I GOT INJURED AT THE STORE, DO I HAVE A CASE? PEMISES DAMAGE LAW IN TEXAS

Many people think that when they are injured on someone else's property the property owner is automatically liable for their injuries. This is far from the truth. In fact, proving liability on the property owner is very difficult to do. This may seem unfair, but it is the law in Texas.

INTRODUCTION

Every day in Texas, thousands of shoppers are injured in stores and businesses. Most of these injuries are caused by slip and falls or trip and falls. Sometimes, though, people are hurt because they stepped in a hole in the ground, or because merchandize was stacked unsafely, or because a store employee was doing something dangerous. While these injuries were caused by different means, they all come under the body of law known as PREMISES LIABILITY.

TEXAS LAW REGARDING PREMISES LIABILITY

Texas law classifies a premises liability victim into three categories: trespasser, licensee, and invitee; each of which places a different standard of care on the property owner. If the victim is a trespasser, for example, the property owner owes him only the slightest amount of duty to keep him safe. The next category, licensee, is a person who has the owner's permission to be on the premises, but is there for his own purposes or amusement. An example of this would be the beer delivery man who is in the grocery store to stock the shelves with his brand of beer. The owner owes him a higher duty than the trespasser but not as much duty as he owes the invitee. The invitee is the customer, who is there at the property owner's invitation, if you will. The owner not only wants the customer to come into his place of business, but needs him to come in order to stay in business. The law imposes the highest duty of care for the safety of the invitee. Most people who are hurt on another's property are invitees, so I will focus the rest of this paper on how premises liability law applies to invitees.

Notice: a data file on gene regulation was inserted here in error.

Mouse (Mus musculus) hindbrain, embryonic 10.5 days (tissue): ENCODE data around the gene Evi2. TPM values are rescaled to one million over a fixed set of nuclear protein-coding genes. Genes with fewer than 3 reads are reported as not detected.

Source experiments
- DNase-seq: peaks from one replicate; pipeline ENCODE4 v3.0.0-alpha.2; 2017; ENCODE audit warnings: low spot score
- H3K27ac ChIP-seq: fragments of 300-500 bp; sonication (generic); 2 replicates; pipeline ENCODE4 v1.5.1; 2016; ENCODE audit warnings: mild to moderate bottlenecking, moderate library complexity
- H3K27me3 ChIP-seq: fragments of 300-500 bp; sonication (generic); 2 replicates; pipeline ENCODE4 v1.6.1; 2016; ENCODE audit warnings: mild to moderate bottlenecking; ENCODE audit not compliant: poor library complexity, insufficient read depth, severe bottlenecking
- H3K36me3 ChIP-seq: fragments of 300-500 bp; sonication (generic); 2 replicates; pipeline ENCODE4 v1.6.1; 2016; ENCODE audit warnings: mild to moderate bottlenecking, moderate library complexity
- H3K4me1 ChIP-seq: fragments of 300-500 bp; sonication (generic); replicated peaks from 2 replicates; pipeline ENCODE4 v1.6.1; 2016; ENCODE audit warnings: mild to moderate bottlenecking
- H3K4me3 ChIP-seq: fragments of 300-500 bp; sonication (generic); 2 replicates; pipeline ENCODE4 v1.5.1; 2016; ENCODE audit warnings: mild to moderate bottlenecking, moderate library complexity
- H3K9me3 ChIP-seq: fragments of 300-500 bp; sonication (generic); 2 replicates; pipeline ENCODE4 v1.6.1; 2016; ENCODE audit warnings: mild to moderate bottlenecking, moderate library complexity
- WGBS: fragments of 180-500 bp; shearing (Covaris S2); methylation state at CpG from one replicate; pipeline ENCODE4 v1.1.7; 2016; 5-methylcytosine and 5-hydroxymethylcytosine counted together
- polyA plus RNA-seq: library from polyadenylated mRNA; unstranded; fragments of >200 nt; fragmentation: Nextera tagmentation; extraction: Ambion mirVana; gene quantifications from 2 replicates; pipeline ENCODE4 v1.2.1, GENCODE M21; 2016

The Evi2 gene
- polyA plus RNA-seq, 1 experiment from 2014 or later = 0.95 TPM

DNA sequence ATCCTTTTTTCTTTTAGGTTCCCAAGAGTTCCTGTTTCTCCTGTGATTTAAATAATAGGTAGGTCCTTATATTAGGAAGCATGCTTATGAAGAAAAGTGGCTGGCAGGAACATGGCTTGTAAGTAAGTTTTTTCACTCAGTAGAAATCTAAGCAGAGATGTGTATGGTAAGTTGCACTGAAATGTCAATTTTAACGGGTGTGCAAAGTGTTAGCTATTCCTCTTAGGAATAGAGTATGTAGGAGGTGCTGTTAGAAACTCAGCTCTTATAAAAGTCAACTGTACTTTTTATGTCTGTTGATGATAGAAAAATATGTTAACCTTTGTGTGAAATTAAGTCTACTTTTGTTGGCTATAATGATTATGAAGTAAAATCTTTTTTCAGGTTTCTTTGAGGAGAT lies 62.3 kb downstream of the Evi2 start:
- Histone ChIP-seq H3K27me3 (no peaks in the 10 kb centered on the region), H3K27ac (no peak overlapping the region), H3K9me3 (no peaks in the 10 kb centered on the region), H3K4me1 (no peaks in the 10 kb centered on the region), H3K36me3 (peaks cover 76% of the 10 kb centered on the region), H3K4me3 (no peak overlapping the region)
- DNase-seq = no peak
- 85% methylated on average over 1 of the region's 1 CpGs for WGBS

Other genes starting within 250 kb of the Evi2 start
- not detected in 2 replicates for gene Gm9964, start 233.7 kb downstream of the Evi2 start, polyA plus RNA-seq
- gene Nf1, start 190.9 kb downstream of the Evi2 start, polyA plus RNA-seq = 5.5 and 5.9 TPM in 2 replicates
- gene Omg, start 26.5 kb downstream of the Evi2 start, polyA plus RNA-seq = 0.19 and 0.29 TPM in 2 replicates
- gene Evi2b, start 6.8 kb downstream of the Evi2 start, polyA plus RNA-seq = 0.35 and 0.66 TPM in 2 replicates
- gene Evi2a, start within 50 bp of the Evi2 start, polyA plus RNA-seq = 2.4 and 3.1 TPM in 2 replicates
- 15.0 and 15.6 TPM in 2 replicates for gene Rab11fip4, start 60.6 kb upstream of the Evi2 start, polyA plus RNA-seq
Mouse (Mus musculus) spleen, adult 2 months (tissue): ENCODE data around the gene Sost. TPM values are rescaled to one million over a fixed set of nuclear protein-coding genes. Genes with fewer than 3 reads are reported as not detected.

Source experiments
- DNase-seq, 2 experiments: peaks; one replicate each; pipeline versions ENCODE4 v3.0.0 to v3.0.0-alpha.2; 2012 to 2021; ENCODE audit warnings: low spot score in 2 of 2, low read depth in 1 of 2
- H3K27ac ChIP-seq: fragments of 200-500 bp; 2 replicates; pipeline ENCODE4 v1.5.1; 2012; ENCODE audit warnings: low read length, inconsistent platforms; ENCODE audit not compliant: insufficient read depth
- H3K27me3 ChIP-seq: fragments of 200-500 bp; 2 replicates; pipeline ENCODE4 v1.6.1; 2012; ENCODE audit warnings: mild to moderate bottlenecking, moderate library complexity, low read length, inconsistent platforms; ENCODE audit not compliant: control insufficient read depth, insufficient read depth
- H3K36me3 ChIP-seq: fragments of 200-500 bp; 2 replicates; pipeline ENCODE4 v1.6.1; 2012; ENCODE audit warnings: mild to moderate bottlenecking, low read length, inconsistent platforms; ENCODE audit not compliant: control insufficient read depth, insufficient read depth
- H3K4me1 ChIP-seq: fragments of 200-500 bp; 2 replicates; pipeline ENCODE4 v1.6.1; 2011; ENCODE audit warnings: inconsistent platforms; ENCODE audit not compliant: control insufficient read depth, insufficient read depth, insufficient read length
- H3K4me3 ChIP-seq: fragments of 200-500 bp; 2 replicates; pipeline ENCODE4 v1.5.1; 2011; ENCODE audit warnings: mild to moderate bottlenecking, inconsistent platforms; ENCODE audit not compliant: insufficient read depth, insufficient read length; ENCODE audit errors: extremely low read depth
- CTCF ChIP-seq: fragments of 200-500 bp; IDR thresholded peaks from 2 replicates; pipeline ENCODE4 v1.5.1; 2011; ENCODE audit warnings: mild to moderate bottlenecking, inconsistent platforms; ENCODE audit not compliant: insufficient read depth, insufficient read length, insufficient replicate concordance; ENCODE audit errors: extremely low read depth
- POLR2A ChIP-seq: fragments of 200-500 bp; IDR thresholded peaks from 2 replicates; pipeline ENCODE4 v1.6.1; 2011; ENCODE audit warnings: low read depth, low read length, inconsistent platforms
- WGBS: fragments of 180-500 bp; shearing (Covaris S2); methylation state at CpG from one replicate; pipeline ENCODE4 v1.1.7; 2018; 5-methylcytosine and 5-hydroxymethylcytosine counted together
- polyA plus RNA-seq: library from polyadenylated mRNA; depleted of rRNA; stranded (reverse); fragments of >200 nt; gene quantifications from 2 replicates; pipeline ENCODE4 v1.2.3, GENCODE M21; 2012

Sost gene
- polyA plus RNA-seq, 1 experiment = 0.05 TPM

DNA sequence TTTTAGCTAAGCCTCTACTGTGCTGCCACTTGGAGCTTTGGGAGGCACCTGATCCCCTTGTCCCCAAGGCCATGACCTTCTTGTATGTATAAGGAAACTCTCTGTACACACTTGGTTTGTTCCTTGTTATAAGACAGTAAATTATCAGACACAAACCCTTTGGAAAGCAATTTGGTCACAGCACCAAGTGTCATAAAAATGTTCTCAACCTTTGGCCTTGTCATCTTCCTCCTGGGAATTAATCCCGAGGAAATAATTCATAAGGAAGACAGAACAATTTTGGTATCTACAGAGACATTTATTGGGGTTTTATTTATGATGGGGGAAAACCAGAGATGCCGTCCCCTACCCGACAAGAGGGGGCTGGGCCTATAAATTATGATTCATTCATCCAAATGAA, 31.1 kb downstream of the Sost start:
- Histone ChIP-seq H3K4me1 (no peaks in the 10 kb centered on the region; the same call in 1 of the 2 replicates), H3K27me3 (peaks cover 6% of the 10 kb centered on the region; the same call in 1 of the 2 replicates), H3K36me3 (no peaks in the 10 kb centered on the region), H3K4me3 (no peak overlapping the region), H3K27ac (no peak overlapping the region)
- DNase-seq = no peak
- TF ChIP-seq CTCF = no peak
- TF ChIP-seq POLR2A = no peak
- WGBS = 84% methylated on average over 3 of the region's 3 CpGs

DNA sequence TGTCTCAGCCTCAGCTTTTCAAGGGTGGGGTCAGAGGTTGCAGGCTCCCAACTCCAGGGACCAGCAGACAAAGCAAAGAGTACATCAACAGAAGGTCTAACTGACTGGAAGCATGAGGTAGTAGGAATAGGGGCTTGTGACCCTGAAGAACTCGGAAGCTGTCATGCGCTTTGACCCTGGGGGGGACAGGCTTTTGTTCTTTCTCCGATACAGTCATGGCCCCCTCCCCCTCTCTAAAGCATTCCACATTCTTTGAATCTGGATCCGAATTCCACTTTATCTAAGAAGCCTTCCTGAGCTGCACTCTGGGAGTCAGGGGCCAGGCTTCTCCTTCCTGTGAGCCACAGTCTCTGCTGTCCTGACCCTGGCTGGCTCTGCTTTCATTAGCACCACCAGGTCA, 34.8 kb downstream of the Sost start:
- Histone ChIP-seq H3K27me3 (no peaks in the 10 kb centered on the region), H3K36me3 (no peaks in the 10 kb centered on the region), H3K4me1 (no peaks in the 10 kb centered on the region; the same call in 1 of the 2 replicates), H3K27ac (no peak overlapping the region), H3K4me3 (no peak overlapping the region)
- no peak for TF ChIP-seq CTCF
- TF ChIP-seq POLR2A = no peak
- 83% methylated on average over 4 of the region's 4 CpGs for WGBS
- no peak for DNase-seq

DUTY OF CARE - WHAT DOES THE PROPERTY OWNER OWE YOU, THE CUSTOMER?

Basically, a property owner has a duty to keep his premises safe from any dangerous condition that he either knows exists or that he should reasonably know exists. The last part of that sentence, "either knows exists or that he should reasonably know exists" is usually the reason your case will be denied, as you will see in the paragraphs that follow.